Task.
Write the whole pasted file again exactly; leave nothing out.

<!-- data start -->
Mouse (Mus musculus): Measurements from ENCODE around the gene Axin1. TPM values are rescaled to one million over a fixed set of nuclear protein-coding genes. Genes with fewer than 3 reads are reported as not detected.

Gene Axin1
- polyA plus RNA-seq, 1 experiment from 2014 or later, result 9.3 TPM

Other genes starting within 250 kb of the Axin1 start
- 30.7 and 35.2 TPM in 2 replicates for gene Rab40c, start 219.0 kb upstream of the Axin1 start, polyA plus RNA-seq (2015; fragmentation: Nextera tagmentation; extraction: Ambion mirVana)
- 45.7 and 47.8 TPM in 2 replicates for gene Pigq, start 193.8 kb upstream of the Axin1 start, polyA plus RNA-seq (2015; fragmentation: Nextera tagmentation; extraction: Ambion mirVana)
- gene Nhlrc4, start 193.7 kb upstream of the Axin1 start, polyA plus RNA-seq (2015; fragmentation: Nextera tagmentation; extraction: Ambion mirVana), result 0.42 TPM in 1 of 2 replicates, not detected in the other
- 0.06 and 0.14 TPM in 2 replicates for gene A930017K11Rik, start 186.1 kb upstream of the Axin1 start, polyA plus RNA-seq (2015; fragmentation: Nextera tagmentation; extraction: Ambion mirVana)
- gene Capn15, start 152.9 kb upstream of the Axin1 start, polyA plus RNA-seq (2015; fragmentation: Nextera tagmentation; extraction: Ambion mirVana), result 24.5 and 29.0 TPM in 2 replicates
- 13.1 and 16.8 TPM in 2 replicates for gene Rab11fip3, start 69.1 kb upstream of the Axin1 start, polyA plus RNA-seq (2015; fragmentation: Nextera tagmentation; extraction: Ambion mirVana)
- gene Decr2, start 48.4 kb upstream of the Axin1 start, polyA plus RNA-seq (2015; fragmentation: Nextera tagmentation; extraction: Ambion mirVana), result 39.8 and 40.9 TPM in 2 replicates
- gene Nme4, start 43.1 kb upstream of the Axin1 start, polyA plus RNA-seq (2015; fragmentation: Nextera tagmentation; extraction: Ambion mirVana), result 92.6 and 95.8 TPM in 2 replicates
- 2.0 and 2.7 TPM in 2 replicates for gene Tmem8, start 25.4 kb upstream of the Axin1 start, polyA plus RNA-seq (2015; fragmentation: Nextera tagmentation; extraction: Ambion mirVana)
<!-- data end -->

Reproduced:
Mouse (Mus musculus): Measurements from ENCODE around the gene Axin1. TPM values are rescaled to one million over a fixed set of nuclear protein-coding genes. Genes with fewer than 3 reads are reported as not detected.

Gene Axin1
- polyA plus RNA-seq, 1 experiment from 2014 or later, result 9.3 TPM

Other genes starting within 250 kb of the Axin1 start
- 30.7 and 35.2 TPM in 2 replicates for gene Rab40c, start 219.0 kb upstream of the Axin1 start, polyA plus RNA-seq (2015; fragmentation: Nextera tagmentation; extraction: Ambion mirVana)
- 45.7 and 47.8 TPM in 2 replicates for gene Pigq, start 193.8 kb upstream of the Axin1 start, polyA plus RNA-seq (2015; fragmentation: Nextera tagmentation; extraction: Ambion mirVana)
- gene Nhlrc4, start 193.7 kb upstream of the Axin1 start, polyA plus RNA-seq (2015; fragmentation: Nextera tagmentation; extraction: Ambion mirVana), result 0.42 TPM in 1 of 2 replicates, not detected in the other
- 0.06 and 0.14 TPM in 2 replicates for gene A930017K11Rik, start 186.1 kb upstream of the Axin1 start, polyA plus RNA-seq (2015; fragmentation: Nextera tagmentation; extraction: Ambion mirVana)
- gene Capn15, start 152.9 kb upstream of the Axin1 start, polyA plus RNA-seq (2015; fragmentation: Nextera tagmentation; extraction: Ambion mirVana), result 24.5 and 29.0 TPM in 2 replicates
- 13.1 and 16.8 TPM in 2 replicates for gene Rab11fip3, start 69.1 kb upstream of the Axin1 start, polyA plus RNA-seq (2015; fragmentation: Nextera tagmentation; extraction: Ambion mirVana)
- gene Decr2, start 48.4 kb upstream of the Axin1 start, polyA plus RNA-seq (2015; fragmentation: Nextera tagmentation; extraction: Ambion mirVana), result 39.8 and 40.9 TPM in 2 replicates
- gene Nme4, start 43.1 kb upstream of the Axin1 start, polyA plus RNA-seq (2015; fragmentation: Nextera tagmentation; extraction: Ambion mirVana), result 92.6 and 95.8 TPM in 2 replicates
- 2.0 and 2.7 TPM in 2 replicates for gene Tmem8, start 25.4 kb upstream of the Axin1 start, polyA plus RNA-seq (2015; fragmentation: Nextera tagmentation; extraction: Ambion mirVana)